Each CPU in AMD’s Zen 3 launch has its target audience. For the 5950X, we are looking for consumers typically in a professional capacity needing the ability to handle large multi-core workloads efficiently. These tasks usually involve large video workloads or a large number of tasks that run simultaneously.
Traditionally, this was a task handled by HEDT systems in the past, but since the launch of Zen 2+ and the 3950X, AMD has brought the ability to the mainstream platforms and continues it with the Ryzen 9 5950X.
As many of you know, the Ryzen 9 5950X is a 2x CCD 1x IOD chiplet design, the full Zen 3. It offers 16 cores and 32 threads with SMT supporting a base clock of 3.4GHz and a boost clock of 4.9GHz. 64MB of L3 cache is shared across all cores with 24 PCIe 4.0 lanes for support.
Above, we have the launch day product stack for Zen 3. This includes the Ryzen 5 5600X 6C12T part at the mainstream $299 price point and Ryzen 7 5800X 8C16T in the mid-range $449 slot. Ryzen 9 5900X takes the flagship position behind only the Ryzen 9 5950X in the enthusiast slot; $549 and $799, respectively.
Ryzen 9 5950X
Like our last two processors, 5950X packaging offers the Ryzen logo centered, 9 in the bottom right, and 5000 series across the bottom.
The back offers information about the processor in several languages.
The CPU was packaged in a locked plastic retainer, sticker alongside for your chassis.
A closer look at the 5950X, the model number is etched across the top while down below we have the diffused in USA and Taiwan for each Fab respectively.
The bottom of the CPU offers the 1331 pin arrangement designed for the AM4 socket.
WPrime, Cinebench, RealBench and AIDA64
WPrime, Cinebench,RealBench and AIDA64
WPrime is a leading multi-threaded benchmark. In our setup, we will manually set the number of cores for the CPU under test.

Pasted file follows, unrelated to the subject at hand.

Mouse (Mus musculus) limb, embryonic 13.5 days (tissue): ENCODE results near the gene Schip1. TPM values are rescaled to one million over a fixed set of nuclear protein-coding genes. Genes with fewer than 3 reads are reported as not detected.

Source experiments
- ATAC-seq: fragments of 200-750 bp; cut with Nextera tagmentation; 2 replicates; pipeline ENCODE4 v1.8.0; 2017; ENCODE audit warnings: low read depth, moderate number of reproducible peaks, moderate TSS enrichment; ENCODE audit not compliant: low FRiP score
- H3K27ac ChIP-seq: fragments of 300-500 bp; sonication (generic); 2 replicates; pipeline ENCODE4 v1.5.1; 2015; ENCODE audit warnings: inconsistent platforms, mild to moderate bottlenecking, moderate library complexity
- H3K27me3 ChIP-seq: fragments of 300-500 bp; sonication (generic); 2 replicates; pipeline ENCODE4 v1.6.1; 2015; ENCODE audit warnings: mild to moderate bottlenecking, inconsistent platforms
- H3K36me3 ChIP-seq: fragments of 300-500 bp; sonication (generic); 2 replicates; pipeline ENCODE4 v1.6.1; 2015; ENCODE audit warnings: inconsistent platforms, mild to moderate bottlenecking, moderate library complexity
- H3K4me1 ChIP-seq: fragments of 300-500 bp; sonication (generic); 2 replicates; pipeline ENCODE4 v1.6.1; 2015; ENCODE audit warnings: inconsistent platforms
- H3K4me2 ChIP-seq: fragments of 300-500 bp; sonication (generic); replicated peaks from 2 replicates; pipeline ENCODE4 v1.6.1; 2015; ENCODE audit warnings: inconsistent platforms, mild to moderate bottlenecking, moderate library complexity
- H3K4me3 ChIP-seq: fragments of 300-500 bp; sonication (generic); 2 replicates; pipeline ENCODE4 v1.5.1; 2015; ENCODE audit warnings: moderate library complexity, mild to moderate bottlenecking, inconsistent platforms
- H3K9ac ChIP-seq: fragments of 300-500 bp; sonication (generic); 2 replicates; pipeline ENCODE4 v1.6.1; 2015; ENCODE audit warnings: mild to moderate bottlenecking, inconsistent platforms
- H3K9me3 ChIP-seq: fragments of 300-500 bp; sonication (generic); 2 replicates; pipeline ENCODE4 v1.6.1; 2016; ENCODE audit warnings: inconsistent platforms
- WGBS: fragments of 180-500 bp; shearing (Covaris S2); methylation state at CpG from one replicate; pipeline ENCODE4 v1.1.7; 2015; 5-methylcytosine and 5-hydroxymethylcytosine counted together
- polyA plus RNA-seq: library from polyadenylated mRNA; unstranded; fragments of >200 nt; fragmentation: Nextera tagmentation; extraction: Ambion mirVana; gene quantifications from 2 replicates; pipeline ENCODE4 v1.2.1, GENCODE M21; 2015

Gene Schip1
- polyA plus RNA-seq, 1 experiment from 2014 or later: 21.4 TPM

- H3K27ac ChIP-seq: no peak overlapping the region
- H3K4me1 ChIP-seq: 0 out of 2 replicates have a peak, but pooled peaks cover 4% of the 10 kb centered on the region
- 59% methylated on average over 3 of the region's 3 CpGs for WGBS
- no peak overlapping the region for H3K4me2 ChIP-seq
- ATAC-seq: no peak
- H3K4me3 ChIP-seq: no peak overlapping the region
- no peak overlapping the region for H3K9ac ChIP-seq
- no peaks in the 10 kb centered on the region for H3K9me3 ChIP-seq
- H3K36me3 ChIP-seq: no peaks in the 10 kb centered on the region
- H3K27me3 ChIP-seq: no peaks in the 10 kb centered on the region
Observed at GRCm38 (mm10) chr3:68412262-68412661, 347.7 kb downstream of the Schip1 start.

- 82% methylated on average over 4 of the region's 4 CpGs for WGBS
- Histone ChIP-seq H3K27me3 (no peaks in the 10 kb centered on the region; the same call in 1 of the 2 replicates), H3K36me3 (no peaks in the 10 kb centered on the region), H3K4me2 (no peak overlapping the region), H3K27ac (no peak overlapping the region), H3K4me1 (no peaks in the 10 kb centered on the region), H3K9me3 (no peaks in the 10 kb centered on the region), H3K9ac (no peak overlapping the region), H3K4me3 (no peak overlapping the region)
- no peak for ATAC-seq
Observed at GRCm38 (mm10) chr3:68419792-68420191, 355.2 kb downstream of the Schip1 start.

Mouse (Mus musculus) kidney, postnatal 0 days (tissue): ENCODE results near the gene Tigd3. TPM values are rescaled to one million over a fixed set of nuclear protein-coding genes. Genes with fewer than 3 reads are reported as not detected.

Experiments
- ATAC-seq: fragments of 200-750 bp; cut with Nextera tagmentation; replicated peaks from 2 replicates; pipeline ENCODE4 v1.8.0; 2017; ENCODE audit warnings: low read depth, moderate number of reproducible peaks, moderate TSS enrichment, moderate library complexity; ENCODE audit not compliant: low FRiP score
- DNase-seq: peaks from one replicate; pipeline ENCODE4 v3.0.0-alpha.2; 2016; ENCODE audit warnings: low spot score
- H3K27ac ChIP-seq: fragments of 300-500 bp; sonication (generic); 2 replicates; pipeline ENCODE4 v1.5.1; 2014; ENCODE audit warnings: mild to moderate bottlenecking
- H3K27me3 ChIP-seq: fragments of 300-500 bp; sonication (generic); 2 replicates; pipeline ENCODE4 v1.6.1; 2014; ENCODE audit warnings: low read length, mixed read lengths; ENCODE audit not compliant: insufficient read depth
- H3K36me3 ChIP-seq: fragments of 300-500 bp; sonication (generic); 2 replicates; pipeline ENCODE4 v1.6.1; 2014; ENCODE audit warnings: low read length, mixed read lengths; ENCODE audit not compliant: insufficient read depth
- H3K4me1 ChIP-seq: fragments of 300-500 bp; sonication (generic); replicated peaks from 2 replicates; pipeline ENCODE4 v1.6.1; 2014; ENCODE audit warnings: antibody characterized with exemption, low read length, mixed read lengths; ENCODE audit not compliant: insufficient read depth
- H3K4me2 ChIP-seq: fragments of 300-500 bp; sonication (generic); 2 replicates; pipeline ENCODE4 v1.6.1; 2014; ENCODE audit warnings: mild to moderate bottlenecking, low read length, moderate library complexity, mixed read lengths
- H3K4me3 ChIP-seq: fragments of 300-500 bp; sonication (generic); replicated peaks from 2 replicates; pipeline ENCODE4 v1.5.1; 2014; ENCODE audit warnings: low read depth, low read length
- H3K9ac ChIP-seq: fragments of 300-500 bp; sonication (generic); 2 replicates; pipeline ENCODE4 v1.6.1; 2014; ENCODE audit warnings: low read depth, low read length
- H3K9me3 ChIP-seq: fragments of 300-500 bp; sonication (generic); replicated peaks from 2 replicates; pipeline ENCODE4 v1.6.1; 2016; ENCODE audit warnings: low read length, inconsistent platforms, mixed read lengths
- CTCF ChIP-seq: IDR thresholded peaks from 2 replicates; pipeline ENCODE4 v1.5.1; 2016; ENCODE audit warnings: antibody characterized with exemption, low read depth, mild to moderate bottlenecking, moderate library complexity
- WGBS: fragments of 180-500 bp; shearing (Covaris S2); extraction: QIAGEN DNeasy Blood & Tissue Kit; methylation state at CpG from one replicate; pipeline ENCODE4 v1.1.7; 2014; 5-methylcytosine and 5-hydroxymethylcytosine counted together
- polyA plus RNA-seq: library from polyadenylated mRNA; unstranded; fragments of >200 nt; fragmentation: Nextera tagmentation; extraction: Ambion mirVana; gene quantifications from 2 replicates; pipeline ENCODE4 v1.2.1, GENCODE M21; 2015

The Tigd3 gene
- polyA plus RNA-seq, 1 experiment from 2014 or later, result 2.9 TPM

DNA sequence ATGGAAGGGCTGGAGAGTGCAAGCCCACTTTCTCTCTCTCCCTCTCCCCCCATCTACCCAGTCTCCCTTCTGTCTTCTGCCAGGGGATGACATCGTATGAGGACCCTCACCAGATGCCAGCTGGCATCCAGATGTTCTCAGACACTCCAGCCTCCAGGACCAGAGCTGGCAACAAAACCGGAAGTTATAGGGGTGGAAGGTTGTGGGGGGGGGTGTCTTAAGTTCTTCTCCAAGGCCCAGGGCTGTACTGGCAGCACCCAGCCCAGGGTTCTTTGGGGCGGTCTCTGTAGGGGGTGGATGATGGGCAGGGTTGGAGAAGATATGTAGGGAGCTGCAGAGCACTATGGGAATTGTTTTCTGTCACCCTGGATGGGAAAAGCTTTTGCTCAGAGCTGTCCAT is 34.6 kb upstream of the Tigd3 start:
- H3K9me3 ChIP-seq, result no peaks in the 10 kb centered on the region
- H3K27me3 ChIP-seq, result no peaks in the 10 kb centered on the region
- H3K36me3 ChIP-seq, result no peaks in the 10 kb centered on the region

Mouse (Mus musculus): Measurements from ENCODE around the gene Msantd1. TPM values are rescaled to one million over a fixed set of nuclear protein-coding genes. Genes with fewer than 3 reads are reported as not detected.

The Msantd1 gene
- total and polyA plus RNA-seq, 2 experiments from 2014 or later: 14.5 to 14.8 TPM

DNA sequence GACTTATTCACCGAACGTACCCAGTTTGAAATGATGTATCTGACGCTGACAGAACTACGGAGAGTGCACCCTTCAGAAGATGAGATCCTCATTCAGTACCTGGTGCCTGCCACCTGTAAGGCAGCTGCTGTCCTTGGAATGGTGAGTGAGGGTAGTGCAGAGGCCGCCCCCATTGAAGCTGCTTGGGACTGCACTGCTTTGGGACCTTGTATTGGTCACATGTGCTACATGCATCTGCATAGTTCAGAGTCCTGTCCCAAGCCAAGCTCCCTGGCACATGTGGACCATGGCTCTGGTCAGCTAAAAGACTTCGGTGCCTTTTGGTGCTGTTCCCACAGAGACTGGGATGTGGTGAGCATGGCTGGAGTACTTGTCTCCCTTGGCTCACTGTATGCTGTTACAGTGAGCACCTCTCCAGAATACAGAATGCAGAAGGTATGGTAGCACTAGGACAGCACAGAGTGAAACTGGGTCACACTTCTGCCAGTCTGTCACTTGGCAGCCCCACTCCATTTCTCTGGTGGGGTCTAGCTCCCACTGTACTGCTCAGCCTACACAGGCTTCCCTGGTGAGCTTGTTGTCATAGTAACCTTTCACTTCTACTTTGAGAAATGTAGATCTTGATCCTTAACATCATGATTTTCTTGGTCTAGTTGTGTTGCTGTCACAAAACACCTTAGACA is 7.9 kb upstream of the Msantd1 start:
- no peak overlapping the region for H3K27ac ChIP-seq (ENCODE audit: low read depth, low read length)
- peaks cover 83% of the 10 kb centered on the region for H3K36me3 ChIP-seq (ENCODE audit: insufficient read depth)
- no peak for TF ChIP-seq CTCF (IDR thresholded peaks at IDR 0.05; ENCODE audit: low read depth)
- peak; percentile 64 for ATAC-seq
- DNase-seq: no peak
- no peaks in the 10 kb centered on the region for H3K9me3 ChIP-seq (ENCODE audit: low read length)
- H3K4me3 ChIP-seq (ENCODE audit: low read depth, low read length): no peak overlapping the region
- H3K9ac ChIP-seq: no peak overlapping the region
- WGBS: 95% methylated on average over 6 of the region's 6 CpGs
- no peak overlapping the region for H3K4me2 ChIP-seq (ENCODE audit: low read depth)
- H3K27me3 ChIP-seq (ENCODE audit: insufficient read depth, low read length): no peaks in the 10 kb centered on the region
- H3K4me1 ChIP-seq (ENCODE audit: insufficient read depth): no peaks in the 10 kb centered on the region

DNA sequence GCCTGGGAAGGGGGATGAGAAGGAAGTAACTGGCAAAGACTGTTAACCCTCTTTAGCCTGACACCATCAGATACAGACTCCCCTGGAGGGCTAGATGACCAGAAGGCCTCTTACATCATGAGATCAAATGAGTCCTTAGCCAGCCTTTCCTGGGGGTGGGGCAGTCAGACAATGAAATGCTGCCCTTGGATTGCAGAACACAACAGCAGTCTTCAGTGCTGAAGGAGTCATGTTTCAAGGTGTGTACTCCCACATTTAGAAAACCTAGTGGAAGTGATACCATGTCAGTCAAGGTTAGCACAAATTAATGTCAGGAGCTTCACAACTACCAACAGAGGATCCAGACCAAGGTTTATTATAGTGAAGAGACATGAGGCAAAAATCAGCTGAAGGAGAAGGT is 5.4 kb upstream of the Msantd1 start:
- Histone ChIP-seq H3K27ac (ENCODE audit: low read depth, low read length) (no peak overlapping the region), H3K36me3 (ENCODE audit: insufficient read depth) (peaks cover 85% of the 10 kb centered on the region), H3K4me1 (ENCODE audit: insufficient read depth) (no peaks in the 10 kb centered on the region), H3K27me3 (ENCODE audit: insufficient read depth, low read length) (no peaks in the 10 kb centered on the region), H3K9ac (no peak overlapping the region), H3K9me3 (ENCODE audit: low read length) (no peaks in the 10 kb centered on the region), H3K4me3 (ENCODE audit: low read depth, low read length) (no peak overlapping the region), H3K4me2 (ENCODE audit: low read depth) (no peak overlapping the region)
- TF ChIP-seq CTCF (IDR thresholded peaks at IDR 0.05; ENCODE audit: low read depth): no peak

Kicking off our testing with WPrime, we find the 5950X at the top of our charts with a time of 1.994 seconds in 32m.
Moving over to 1024m, we again find the 5950X at the top with a time of 36.29 seconds.
Cinebench is a long-standing render benchmark that has been heavily relied upon by both Intel and AMD to showcase their newest platforms during unveils. The benchmark has two tests, a single-core workload that will utilize one thread or 1T. There is also a multi-threaded test which uses all threads or nT of a tested CPU
Single thread for our 5950X came in at 623, likely due to heat keeping the boost clock down.
nT or 32 threads for the 5950X rendered a score of 10023.
This is our test with Zen 3 straight up against Comet Lake from Intel, both normalized to 4GHz. I was able to test our 3900X to add Matisse to the chart above too.
Heavy Multitasking runs both the image and encoding workloads alongside each other within Realbench. In this scenario, the 5950X only narrowly beats out the 5900X by three tenths of a second.
Tasks using AES will see a boost from the 5950X, top score 147K in AIDA64.
SHA3 still isn’t quite as good as the 10900K from Intel, coming in at 4424.
Adding in both FP32 and FP64, the 5950X wins this scenario, scoring over 27K.
Unigine and UL Benchmarks
Superposition from Unigine is a DX12 based benchmark. We test with the 720p LOW preset as this removes all but the most basic GPU loading, with all of the FPS coming from the CPU.
With Superposition, the 5800X is our chart leader while 5950X lands in third behind the 5600X.